Gambling in America Hits Record Highs–Are You Concerned?
The Super Bowl is in the rear view mirror, but the results of the competition may linger for some. And I’m not referring to fans of the victorious Rams or the runner-up Bengals. I mean millions of Americans who made a wager on the game.
According to the American Gaming Association (AGA), the national trade group for casinos and their partners, the number of U.S. adults who planned to place a bet on the big game jumped 35 percent from last year to 31.5 million— a record. The AGA also expected those individuals to gamble $7.61 billion on the event, a 78 percent jump from the dollar numbers risked last year.
Those numbers are eye-popping, but they are also part of a larger trend. The AGA released numbers a couple days after the Super Bowl that showed 2021 was actually the best year on record for the casino industry. The industry made $53 billion last year, a major increase from 2020 and a 21 percent boost from the previous high in 2019.
Most of that take for the casinos came from slots and table games. But sports betting saw exponential growth. Americans bet $57 billion on competitions last year — a jump of 165 percent from 2020. The resulting $4.3 billion in revenue boosted the industry’s bottom line by 177 percent year-over-year in that category.
It’s no wonder we’re seeing so many gambling ads during sports events on TV.
Sadly, the thrill of the bet is not the end of the story for many. In an Atlantic article last fall exploring gambling, columnist Stephen Marche suggested there are benefits and costs to be considered.
“The chief benefit is that there’s a lot of money to be made, for governments and businesses both,” he said. “The primary cost is that many unlucky and vulnerable people are destroyed.”
Even in the simplest look at gambling, it is clear the practice requires there to be winners and losers. For the losers, there is an immediate financial cost — a cost that can be devastating if not hedged against. But even the winners are not home free and living on easy street. After all, why do the casinos make so much money? Because people keep betting, and as the old adage says, “The house always wins.”
Beneath that basic dollars and cents look at gambling, there are other issues. One big one is addiction. The Mayo Clinic says, “Gambling can stimulate the brain’s reward system much like drugs or alcohol can, leading to addiction. If you have a problem with compulsive gambling, you may continually chase bets that lead to losses, hide your behavior, deplete savings, accumulate debt, or even resort to theft or fraud to support your addiction.”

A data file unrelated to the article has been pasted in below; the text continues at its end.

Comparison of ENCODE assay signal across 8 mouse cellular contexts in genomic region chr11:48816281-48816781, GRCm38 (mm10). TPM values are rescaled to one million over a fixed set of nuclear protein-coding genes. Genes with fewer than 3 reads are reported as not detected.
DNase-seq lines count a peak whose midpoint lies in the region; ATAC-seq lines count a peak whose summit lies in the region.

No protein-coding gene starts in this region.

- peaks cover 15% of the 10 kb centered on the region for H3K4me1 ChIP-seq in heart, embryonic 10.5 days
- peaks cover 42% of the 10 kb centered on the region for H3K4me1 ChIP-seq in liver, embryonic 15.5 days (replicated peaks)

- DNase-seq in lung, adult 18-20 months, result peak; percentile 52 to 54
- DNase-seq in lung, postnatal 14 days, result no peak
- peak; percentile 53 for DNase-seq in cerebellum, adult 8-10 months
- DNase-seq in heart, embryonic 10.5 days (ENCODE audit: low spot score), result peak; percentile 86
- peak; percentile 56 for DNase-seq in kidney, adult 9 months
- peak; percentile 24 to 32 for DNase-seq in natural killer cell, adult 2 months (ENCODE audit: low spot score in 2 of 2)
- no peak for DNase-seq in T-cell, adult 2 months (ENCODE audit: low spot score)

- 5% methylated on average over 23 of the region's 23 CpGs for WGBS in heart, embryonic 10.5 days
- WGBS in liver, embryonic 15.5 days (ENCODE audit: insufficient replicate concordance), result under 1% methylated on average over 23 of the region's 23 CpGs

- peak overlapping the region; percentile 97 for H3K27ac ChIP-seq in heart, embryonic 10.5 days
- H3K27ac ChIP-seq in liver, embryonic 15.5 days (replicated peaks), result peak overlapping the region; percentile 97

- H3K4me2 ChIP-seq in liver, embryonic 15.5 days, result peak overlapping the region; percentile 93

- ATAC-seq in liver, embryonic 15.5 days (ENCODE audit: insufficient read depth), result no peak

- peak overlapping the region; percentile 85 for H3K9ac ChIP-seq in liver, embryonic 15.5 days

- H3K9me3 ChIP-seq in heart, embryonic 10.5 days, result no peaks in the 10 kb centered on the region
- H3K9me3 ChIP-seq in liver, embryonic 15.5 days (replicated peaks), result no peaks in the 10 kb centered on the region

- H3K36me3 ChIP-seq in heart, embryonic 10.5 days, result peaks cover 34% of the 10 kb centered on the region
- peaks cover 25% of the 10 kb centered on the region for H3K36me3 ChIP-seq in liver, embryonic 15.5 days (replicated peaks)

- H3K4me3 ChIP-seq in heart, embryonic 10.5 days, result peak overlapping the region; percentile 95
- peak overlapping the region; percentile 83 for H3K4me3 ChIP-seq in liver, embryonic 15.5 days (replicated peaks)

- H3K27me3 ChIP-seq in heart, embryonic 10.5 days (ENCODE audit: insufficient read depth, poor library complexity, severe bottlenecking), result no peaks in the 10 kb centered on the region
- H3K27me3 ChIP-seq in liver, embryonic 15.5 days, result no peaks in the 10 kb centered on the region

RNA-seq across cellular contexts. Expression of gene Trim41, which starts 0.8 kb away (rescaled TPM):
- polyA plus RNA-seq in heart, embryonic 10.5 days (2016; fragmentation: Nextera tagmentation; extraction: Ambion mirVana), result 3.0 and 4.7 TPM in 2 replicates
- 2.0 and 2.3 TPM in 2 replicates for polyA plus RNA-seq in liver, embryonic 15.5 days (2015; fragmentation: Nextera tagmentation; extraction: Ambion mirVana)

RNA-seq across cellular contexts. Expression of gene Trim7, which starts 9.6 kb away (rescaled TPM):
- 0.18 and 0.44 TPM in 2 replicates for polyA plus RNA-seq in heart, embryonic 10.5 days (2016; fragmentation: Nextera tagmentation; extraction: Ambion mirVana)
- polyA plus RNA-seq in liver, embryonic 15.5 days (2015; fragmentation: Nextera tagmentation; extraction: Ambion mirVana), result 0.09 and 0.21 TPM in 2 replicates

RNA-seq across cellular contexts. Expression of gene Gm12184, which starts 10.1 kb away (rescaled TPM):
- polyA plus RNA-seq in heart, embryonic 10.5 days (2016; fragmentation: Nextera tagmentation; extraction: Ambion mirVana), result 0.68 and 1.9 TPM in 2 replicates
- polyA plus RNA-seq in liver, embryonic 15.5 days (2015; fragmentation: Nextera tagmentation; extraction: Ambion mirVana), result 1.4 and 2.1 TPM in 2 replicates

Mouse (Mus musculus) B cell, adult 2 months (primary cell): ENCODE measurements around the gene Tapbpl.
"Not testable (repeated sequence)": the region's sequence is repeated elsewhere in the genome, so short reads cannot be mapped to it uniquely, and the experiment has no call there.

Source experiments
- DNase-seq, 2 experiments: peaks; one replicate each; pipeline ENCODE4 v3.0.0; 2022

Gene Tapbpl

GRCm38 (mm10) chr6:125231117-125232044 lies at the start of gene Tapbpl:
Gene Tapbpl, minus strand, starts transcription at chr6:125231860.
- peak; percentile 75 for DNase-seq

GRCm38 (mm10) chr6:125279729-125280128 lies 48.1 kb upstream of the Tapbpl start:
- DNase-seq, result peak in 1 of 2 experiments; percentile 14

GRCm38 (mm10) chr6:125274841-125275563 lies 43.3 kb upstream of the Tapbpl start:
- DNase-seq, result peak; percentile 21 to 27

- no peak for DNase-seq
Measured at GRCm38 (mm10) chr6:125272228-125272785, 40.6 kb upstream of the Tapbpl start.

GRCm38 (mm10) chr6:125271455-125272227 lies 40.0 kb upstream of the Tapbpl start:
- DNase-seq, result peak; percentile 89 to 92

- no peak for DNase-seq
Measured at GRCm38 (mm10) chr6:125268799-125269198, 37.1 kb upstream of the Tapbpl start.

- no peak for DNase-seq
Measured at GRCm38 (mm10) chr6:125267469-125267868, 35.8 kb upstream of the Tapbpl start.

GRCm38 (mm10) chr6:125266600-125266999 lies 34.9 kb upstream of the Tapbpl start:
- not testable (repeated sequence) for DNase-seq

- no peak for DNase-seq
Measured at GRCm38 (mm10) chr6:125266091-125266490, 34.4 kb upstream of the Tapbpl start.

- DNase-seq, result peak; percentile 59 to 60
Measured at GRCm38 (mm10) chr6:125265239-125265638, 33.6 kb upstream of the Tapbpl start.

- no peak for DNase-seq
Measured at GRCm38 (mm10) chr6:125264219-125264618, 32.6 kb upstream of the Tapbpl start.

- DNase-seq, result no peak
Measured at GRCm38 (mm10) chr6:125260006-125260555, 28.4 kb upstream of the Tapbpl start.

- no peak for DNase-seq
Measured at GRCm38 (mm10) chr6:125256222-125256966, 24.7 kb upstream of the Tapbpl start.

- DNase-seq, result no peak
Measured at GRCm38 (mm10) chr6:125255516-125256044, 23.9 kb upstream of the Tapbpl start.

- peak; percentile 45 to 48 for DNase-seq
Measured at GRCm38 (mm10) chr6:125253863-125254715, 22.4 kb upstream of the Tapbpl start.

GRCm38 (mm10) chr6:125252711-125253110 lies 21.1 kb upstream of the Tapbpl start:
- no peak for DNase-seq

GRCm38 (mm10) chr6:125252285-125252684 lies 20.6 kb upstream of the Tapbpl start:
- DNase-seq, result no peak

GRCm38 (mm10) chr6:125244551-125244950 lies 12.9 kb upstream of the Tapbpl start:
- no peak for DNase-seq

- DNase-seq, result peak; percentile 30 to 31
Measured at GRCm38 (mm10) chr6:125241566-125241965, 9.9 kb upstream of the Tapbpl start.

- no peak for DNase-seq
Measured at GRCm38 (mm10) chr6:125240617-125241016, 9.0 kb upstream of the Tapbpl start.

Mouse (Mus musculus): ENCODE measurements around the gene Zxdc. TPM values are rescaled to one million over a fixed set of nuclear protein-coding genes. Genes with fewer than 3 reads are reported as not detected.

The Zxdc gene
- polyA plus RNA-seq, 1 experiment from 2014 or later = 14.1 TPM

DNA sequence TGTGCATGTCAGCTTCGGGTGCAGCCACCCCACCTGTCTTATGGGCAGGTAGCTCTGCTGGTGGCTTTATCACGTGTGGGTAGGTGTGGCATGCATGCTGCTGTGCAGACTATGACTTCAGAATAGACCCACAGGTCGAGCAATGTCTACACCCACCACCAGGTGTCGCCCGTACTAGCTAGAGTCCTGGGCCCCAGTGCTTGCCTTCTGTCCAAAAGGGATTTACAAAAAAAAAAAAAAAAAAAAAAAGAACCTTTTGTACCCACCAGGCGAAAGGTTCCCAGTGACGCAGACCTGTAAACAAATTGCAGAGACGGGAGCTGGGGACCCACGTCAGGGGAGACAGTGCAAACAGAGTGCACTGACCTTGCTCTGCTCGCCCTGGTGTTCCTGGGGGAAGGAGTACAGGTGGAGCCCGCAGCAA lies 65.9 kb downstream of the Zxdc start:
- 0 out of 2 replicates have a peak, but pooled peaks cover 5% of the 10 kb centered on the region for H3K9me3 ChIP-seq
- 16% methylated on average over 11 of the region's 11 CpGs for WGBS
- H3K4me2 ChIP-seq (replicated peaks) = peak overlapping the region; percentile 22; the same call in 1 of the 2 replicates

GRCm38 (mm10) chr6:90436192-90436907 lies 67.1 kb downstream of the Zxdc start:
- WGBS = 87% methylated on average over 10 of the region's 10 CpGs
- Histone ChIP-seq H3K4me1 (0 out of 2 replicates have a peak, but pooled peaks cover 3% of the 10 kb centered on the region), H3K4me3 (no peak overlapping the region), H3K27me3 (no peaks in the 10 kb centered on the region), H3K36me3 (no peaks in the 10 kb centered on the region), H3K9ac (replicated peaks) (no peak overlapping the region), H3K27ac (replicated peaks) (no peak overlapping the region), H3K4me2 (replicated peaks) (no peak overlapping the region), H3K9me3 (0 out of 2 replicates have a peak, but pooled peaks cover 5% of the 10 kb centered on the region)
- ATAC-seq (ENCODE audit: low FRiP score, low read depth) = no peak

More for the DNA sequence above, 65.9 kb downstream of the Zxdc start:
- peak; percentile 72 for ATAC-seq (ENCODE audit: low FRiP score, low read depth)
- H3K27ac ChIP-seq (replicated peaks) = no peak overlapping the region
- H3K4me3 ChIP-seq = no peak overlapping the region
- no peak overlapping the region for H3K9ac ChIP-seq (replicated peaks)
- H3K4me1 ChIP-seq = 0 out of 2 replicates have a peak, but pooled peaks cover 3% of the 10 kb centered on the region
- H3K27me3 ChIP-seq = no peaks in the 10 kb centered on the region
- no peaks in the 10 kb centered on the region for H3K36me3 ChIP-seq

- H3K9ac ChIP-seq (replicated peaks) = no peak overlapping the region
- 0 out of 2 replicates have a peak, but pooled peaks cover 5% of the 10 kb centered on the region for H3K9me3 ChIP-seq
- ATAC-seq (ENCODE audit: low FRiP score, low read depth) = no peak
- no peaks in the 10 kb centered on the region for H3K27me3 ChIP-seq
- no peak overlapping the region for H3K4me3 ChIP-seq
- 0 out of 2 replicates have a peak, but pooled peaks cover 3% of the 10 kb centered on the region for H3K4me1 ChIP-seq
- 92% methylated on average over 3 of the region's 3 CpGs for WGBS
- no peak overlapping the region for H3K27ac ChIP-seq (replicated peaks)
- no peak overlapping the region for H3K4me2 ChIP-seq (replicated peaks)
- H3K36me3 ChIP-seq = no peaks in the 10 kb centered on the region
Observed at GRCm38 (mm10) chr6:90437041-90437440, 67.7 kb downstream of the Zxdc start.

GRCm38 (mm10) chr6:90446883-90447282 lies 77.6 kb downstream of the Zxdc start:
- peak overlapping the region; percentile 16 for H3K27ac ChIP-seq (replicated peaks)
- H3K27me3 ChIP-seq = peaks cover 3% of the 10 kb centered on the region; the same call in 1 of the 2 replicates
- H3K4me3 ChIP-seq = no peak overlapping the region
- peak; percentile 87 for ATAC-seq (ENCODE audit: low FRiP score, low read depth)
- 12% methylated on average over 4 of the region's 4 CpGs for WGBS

Data suggests that millions of Americans struggle with gambling addiction. And there is a steep cost for them and their families, as well as society at large.
But so far Americans don’t seem troubled by gambling. Gallup 2021 numbers show that nearly 7 in 10 American adults think gambling is morally acceptable. And even in churches, opinions are mixed. For example, according to a Lifeway Research release in 2016, fewer than half of evangelicals regularly attending church services thought sports betting was morally wrong.
This is striking when you consider the cultural battles against the ills of gambling in years not too far past. I suspect churches will need to come to terms with this exploding trend in our society one way or another as the money gets bigger and the problems grow deeper.
Specifically regarding the Super Bowl betting, one longtime advocate against the dangers of gambling recently told Christianity Today, “I think there’s going to be a lot of devastation to individuals and families the following weeks…What do you do when you’ve lost all that money? Paying it back, that could take a lifetime.”
Those people are going to need help and hope.
Are you concerned by the increased gambling and acceptance of it? How are you praying?
Aaron Mercer is a Contributing Writer with two decades of experience in Washington, D.C.’s public policy arena.
(Photo Credit: Getty Images)
“For the love of money is a root of all kinds of evil. Some people, eager for money, have wandered from the faith and pierced themselves with many griefs.” (I Timothy 6:10)
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